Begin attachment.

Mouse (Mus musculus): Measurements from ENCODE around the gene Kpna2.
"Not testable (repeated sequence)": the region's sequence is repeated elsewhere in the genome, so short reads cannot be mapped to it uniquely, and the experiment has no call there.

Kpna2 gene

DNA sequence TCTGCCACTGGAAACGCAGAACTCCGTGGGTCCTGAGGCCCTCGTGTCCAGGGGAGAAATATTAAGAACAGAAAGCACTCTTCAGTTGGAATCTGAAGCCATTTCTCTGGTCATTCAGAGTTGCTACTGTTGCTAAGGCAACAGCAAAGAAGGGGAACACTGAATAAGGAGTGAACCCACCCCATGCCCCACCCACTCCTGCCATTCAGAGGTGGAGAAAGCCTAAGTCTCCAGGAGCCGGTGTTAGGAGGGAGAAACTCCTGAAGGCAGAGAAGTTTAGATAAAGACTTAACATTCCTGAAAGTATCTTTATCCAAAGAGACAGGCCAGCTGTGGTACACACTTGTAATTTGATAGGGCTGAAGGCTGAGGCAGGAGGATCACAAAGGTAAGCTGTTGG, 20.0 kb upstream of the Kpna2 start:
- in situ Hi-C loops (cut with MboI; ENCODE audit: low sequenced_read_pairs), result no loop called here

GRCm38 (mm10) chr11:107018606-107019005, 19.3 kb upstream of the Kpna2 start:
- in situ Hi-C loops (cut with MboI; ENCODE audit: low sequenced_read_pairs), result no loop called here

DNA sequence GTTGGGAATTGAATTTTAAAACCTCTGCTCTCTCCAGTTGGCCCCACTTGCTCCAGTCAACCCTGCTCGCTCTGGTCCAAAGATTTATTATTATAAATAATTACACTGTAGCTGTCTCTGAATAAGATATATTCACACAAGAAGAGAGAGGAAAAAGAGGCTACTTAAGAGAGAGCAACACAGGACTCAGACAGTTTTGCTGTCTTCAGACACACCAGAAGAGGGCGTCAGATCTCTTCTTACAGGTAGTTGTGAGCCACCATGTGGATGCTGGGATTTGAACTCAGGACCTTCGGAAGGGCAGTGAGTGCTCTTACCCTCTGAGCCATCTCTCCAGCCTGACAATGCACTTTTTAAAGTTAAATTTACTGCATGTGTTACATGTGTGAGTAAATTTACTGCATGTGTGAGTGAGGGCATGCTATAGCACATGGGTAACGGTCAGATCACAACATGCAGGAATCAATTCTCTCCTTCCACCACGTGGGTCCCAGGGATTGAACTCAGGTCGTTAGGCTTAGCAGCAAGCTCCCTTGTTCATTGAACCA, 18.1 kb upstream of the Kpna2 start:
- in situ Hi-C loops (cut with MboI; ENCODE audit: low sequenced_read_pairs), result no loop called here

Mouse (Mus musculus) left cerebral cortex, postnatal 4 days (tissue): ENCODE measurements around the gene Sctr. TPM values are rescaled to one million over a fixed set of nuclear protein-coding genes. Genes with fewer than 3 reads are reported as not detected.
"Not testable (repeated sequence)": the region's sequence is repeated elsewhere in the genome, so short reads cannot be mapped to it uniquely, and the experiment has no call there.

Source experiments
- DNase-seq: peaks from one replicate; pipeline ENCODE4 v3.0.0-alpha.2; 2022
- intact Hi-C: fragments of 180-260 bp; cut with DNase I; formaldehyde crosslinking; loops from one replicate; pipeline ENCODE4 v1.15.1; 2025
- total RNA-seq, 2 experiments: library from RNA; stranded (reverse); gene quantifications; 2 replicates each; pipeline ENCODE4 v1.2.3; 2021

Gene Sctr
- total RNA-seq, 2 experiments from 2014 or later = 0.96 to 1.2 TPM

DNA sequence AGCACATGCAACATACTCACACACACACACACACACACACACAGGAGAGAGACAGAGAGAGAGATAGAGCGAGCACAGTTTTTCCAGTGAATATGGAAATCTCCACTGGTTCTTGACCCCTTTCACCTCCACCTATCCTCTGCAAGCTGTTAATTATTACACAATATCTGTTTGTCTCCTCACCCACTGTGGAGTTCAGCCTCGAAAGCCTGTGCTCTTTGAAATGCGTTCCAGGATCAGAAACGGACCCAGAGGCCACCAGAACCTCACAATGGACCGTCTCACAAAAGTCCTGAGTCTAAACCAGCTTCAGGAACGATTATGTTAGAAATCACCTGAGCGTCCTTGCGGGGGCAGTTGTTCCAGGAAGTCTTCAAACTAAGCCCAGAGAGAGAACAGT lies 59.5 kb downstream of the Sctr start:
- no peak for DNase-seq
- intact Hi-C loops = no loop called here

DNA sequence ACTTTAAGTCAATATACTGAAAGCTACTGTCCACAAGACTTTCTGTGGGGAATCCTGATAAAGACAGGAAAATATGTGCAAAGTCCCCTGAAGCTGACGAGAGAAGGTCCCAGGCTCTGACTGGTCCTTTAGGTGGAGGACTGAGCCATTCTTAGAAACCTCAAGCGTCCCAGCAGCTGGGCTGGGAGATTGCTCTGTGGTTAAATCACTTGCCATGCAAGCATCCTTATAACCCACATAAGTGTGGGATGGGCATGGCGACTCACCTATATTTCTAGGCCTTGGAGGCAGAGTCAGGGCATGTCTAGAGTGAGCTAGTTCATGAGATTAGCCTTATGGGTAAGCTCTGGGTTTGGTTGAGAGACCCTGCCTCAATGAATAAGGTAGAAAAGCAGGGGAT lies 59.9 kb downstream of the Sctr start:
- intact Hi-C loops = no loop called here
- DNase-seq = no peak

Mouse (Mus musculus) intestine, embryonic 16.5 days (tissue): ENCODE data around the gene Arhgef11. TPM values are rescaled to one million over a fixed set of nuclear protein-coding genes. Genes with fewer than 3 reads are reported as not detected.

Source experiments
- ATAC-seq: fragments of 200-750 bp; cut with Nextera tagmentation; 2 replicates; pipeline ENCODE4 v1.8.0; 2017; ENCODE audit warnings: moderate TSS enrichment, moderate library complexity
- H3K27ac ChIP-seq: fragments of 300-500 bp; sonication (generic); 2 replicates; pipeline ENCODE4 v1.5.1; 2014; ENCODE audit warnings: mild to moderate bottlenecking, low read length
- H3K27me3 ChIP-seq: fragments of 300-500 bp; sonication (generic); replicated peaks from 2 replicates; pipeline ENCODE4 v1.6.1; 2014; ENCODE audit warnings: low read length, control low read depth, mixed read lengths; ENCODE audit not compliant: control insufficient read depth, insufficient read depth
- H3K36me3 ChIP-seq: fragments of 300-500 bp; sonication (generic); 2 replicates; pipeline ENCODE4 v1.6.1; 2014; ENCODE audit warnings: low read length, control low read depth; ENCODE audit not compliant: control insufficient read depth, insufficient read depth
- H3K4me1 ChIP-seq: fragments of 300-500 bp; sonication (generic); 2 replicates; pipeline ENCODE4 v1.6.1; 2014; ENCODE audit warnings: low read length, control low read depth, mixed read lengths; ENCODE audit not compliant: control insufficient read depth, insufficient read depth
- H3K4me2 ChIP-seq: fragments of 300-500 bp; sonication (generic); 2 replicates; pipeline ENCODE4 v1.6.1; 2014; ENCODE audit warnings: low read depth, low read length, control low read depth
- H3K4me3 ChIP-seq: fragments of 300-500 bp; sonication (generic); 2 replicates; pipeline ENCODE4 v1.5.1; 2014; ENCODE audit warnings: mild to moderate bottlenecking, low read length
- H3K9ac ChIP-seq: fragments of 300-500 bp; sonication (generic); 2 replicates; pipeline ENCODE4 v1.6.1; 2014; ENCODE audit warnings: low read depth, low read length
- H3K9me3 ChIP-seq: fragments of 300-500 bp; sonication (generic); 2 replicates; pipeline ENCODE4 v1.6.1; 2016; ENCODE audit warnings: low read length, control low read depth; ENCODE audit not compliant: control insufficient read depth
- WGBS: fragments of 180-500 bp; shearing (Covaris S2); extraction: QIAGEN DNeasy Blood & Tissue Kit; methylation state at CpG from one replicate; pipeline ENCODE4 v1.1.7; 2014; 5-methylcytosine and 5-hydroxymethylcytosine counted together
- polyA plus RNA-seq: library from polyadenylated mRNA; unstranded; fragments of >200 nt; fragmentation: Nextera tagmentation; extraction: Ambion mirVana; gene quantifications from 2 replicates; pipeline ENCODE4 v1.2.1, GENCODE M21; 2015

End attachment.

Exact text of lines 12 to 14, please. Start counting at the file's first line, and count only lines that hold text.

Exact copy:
Source experiments
- DNase-seq: peaks from one replicate; pipeline ENCODE4 v3.0.0-alpha.2; 2022
- intact Hi-C: fragments of 180-260 bp; cut with DNase I; formaldehyde crosslinking; loops from one replicate; pipeline ENCODE4 v1.15.1; 2025